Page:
New Law Passed for Prisoners
Nov 24 2022

A memorandum sent Thursday to federal prisoners states: The First Step Act (FSA) has been one of the most comprehensive parts of criminal justice reform in decades. The law, signed into law by President Donald Trump in December 2018, allowed eligible inmates to obtain loans for early release from prison to individuals at unlikely risk of reoffending and low or minimal security. These credits were to be earned by inmates who participated in certain needs-based education programs and were actively involved in productive activities such as prison employment. For every 30 days of successful participation, the inmate could receive up to 15 days of their sentence up to a maximum of 12 months (365 days). That`s what the law says, but the BOP added a new fold stipulating that those with short prison sentences, who also have more minimal or lower security, are not granted early release. On 13 January 2022, the release of thousands of prisoners from reintegration centres (RRCs) and those who were under house arrest on 13 January 2022 began. In one week, the population of the CRR was reduced by more than 4,000 people and the number of house arrests by more than 3,000. Prior to this memorandum, even the BOP had argued that there was no limit to when FSA loans would cease to accumulate for early release from BOP custody. In Robert Stewart v.

Warden of FCI Talladega (Northern District of Alabama, Case No.: 1:22-cv-00294), Stewart, an inmate at Talladega minimum security camp, said the BOP miscalculated FSA loans and should have reduced his sentence by 21 months. In this case, a balance of payments expert (Susan Giddings of the Central Balance of Payments Office) provided a calculation of the FSA loans Stewart had earned 15 days a month, which was consistent with the FSA`s Federal Register Final Rule. The judge ordered the BOP, which did not have the automatic calculation tool at the time, to manually recalculate Stewart`s FSA credits every 60 days to ensure he was getting everything he was entitled to under the law. On July 22, 2022, Stewart was released from BOP custody after earning 165 days of FSA credits used to shorten his prison sentence. For federal prisoners detained today, as a result of this latest BOP memorandum, they do not receive loans from the FSA to reduce their sentences. This is unfair, arbitrary, and beyond the intent Congress had when it passed the law. California Governor Gavin Newsom (pictured) signed a bill granting death row inmates exemptions from death sentences imposed “on the basis of race, ethnicity, or national origin.” With this more restrictive condition, the BOP even violates the FSA`s Department of Justice`s intent to “transfer eligible inmates who meet the criteria of 3624(g) [FSA credits] to supervised release where possible, rather than prior to release [midway and home detention].” The internal memorandum sent to state prisoners with “immigration problems” would not be eligible. One person who left the BOP said of the memorandum: “BOP creates its own language and leaves discretion to case managers to interpret who is eligible and who is not. They completely ignored the intent and laws of the FSA. As a result, these prisoners sentenced to short prison terms will not benefit from a reduced sentence, which clearly goes against the BOP`s own experts for the FSA.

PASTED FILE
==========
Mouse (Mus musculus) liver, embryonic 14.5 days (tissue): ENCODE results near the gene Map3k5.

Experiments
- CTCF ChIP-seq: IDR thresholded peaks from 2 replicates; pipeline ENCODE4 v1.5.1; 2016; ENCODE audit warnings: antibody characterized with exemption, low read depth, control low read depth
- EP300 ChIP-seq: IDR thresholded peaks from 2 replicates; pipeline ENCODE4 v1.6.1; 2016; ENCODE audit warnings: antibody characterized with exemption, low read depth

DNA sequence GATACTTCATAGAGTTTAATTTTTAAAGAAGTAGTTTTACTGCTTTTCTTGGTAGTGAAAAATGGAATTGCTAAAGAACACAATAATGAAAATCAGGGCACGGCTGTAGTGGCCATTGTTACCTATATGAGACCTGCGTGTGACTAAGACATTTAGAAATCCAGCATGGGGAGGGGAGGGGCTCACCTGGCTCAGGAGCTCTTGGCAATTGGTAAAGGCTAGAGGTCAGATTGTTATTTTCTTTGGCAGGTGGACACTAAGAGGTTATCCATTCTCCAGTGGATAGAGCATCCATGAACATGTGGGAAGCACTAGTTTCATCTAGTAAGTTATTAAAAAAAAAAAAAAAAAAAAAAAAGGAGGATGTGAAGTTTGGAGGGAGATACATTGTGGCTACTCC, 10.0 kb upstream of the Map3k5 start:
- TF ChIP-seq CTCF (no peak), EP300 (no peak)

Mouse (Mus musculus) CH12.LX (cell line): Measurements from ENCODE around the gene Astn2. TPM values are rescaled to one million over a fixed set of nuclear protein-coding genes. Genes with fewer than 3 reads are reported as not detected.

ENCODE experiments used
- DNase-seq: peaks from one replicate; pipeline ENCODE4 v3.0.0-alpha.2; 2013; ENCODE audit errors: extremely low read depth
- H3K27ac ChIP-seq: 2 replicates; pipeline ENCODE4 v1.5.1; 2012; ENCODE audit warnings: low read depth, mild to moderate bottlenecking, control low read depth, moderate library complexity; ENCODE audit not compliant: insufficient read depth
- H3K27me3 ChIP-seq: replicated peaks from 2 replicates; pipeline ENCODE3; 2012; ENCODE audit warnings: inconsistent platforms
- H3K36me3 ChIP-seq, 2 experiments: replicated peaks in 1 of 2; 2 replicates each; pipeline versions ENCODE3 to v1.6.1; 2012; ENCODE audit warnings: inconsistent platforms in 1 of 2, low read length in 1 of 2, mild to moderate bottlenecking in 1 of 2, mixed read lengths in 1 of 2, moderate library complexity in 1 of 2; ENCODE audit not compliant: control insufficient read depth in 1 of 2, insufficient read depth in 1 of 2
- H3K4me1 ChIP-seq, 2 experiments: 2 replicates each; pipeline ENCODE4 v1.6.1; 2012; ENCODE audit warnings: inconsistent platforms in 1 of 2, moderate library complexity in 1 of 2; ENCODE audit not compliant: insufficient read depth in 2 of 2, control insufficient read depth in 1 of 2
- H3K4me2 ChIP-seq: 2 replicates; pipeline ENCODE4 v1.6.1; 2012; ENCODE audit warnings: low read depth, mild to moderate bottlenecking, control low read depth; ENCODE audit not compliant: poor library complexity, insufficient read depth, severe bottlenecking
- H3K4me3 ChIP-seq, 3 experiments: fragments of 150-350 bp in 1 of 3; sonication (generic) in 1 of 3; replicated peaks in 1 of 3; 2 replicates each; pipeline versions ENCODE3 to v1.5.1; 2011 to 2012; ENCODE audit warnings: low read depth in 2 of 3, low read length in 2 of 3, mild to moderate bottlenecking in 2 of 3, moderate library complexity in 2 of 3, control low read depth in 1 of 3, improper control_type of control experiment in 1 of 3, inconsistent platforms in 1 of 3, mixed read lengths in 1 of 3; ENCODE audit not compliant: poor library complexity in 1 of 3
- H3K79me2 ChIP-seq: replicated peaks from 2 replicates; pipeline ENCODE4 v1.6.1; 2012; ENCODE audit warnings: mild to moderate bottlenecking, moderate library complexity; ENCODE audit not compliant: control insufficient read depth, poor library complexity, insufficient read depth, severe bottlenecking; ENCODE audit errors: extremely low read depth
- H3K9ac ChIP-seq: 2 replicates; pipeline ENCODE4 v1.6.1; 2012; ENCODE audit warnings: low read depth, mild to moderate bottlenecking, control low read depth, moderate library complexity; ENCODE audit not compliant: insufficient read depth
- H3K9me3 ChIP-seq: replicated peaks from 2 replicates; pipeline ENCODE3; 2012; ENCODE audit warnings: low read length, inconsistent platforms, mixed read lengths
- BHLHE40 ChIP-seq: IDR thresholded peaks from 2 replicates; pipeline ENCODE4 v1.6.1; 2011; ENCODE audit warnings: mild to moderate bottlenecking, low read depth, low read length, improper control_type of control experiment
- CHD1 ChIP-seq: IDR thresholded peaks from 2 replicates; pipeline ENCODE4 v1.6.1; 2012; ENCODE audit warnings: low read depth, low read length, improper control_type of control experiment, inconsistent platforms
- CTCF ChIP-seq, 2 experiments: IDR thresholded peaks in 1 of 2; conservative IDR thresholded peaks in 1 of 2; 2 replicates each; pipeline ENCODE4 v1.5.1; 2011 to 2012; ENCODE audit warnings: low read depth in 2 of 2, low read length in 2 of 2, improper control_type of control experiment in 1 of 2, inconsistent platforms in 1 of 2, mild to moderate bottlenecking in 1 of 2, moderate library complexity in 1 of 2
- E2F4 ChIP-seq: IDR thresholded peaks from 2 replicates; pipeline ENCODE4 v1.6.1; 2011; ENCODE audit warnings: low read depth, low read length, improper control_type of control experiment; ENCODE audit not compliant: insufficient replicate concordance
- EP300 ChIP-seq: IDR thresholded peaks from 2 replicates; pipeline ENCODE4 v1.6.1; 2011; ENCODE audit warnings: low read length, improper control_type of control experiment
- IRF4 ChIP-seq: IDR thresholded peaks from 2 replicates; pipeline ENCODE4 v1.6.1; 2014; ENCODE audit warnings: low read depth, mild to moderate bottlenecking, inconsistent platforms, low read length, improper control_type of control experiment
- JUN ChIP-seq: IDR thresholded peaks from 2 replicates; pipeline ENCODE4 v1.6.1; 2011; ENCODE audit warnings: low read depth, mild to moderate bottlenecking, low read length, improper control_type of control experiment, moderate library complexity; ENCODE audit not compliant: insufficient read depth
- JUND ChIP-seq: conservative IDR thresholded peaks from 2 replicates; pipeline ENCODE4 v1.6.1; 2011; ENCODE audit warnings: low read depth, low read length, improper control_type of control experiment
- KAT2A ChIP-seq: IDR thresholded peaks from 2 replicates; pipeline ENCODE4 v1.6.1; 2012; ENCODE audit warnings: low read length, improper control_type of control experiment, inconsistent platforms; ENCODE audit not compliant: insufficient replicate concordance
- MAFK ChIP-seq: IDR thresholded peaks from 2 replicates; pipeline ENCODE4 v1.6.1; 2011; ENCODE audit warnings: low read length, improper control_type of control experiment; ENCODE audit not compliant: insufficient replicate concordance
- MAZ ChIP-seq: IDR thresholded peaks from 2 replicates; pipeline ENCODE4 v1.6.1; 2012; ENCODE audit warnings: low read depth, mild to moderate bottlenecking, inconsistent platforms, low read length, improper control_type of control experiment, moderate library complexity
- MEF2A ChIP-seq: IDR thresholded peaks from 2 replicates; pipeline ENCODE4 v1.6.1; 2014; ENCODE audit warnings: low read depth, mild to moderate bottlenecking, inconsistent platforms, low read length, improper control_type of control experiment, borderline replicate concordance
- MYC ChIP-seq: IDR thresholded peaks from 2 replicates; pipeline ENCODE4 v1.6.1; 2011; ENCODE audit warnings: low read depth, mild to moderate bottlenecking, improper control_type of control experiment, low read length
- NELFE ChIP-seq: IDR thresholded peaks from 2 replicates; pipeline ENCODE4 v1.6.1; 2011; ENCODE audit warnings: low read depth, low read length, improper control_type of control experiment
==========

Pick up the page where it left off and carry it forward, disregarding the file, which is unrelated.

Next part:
There are already so many requirements that exclude even minimum security and low security occupants from eligibility. There are a total of 68 offences that prevent prisoners from applying FSA credits to reduce their sentence. Non-U.S. citizens are not eligible. Offenders in the District of Columbia are not eligible, as are offenders who do not have supervised release. According to the Department of Justice, approximately 65,000 of the 131,386 federal prisoners would not be eligible to earn FSA time credits under the FSA solely because of the inmate`s crime of conviction (as of August 27, 2020). This new 18-month requirement will further limit who is eligible for early publication. “When we passed the Racial Justice Act, we did so with a promise not to leave those who had already been convicted and sentenced to explicit and implicit criminal penalties in systemic racial bias in our courts,” said MP Ash Kalra, sponsor of the bill. “There is still much work to be done, but now AB 256 will be a valuable tool to meaningfully address glaring racial differences in our history of condemnation.” The BOP is known to interpret policies in restrictive ways that could result in the removal of prisoners from their correctional facility. In fact, the BOP`s original interpretation of how prisoners earned FSA loans was so cumbersome and restrictive that almost no one would have noticed a reduction in their sentences.

Commenting on the BOP`s early interpretation of the type of participation required to earn credits, Congressman Hakeem Jeffries (D-NY) said, “. does not appear to be a good-faith attempt to respect the intentions of Congress. It is clear that Congress wanted fewer minimum-security prisoners in prison. Thursday, 8. In September 2022, federal prisoners across the country were eagerly awaiting the announcement of the Federal Bureau of Prisons (BOP) automatic calculation of First Step Act credits. For many low- and minimum-security inmates, the announcement was made with a bang. If a federal prisoner is convicted, he or she receives 54 days of good behaviour once in federal custody. For a person sentenced to 21 months in prison, this means that 94 days of good behaviour (54 days for 12 months, then a proportional annual amount of 54 days for the other 9 months) are immediately deducted from their sentence.